animal welfare

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Amarillo and the surrounding areas continue to be overrun with large numbers of feral cats and stray dogs. In fact, the ratio of humans to animals in Amarillo is larger than in bigger cities like Austin and Waco.

But now, as The Amarillo Globe-News reports, the Amarillo Humane Society has a plan to do something about the problem, and it could mean big changes in the way the local Humane Society operates.

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Last week, Kansas took in a few dozen Texans who were fleeing Hurricane Harvey.

But, as The Wichita Eagle reports, these refugees were of the four-legged variety. In the wake of the devastating storm, three vans filled with bedraggled dogs and cats left Houston, heading for the Sunflower State.

The animals had been housed in Texas shelters. When the hurricane hit, they were basically left homeless. Some had been in the shelters since April.

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Amarillo’s animal welfare office may soon change the period they’ll hold stray animals from three days to two days, reports the Amarillo Globe-News.

The new ordinance would mean that more animals may be euthanized. That’s because rescuers would have one less day to claim stray animals before they’re put down.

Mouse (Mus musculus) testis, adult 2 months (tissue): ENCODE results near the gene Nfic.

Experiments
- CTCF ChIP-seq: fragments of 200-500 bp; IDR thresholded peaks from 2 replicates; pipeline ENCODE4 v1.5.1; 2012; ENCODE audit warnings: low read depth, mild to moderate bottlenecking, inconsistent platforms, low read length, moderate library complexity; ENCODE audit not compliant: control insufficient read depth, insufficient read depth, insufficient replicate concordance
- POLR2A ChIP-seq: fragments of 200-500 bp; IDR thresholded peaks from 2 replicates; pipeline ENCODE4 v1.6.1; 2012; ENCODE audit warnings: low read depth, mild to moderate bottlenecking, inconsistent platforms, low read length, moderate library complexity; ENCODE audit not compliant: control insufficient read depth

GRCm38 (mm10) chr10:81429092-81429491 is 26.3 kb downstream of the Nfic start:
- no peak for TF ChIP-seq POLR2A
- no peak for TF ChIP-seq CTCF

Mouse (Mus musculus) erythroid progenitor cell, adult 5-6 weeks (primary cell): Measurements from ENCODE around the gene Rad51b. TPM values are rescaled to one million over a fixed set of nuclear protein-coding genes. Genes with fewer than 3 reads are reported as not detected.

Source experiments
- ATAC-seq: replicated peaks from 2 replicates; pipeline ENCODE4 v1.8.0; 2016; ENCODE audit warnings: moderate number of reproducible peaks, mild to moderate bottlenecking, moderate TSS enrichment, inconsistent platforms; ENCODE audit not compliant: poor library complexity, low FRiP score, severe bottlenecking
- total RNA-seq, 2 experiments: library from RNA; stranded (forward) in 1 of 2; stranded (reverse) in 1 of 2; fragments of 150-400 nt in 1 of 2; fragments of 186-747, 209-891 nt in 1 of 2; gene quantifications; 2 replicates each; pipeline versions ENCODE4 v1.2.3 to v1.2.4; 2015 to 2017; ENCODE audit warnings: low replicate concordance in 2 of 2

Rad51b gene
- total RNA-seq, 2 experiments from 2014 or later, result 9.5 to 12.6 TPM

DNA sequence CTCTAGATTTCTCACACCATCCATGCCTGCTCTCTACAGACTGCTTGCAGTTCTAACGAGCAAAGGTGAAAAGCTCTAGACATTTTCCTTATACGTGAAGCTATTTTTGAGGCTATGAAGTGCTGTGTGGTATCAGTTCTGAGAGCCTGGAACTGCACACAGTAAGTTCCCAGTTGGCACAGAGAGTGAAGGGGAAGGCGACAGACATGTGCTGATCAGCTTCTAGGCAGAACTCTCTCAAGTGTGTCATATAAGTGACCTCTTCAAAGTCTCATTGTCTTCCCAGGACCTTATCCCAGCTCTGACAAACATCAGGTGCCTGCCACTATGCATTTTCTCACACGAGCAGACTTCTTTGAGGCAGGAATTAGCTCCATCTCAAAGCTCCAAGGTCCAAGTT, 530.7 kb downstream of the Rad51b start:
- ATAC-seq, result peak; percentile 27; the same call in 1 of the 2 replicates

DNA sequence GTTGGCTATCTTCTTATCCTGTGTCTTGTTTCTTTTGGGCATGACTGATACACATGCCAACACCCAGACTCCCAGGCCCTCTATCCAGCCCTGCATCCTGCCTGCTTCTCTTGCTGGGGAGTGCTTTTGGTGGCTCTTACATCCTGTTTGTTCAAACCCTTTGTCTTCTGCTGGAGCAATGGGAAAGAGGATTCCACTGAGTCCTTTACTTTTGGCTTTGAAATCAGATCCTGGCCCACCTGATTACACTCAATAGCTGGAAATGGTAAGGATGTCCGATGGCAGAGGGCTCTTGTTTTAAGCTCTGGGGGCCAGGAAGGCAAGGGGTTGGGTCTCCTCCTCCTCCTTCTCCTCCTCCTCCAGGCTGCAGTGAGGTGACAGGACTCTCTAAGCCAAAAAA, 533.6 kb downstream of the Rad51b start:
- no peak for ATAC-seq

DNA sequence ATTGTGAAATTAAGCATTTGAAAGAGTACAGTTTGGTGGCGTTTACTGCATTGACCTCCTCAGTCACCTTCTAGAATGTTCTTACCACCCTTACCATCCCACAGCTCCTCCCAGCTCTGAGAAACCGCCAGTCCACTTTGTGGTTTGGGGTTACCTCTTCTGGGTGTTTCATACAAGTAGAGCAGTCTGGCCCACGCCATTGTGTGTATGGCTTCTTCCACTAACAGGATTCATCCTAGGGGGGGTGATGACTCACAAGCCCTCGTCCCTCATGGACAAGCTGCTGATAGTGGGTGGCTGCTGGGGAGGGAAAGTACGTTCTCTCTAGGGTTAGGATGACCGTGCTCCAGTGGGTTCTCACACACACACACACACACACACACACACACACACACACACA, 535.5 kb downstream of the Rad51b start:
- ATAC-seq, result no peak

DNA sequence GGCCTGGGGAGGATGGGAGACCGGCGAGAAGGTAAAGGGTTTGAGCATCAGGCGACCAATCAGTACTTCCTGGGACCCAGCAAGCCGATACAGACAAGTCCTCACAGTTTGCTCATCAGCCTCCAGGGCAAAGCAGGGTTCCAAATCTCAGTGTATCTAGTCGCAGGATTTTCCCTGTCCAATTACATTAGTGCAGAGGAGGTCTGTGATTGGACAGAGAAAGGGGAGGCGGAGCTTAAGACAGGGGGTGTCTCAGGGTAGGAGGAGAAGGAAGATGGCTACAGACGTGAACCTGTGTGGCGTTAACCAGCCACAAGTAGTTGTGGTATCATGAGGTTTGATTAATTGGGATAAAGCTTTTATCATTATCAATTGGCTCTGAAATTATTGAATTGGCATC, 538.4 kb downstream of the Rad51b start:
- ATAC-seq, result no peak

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This Saturday, High Plains animal lovers will have an opportunity to celebrate some of the most majestic creatures on earth.

As The Amarillo Globe-News reports, Saturday is World Lion Day, and the Amarillo Zoo will be showing off its beautiful pride of lions.

The zoo will host a variety of special activities, along with crafts for kids and education exhibits. The lion party takes place from 9:30 a.m. to 3 p.m. Saturday.

Ullstein Bild / Chron.com

Spring is approaching, and that means dangerous High Plains animals will be out on the prowl. The Houston Chronicle has published a helpful guide to know what to do in case of trouble.

If you encounter a wild boar, remain calm and move away slowly. If the boar attacks, climb at least six feet off the ground. If you can’t climb, try to stay on your feet.

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One of the world’s most famous wolf packs may be gone thanks to years of excessive hunting, reports The Guardian.

Alaska’s wolves were celebrated in novels by Jack London, and the East Fork pack has been studied for longer than any other collection of wolves on earth.

KFDA

On this summer holiday, it’s important to remember Americans of a furrier ilk. Every Independence Day animals are at risk of injury, notes KFDA.

Pets can become spooked by fireworks and run away, or be injured by the explosives themselves. Christy Fischer, Assistant Director of Amarillo Animal Management & Welfare, says the Fourth of July is the busiest day for most any shelter across the country.

Here are some steps you can take to protect your animals this holiday:

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Colorado officials are resisting a new wolf policy, reports ABC News. The federal government is expanding plans to restore endangered Mexican gray wolves to the Southwest. The attempt to import the predators has now spread to Colorado. About 110 Mexican gray wolves already roam portions of Arizona and New Mexico.

Texas Panhandle Has Shortage of Large Animal Vets

Dec 19, 2015
Lubbock Avalanche-Journal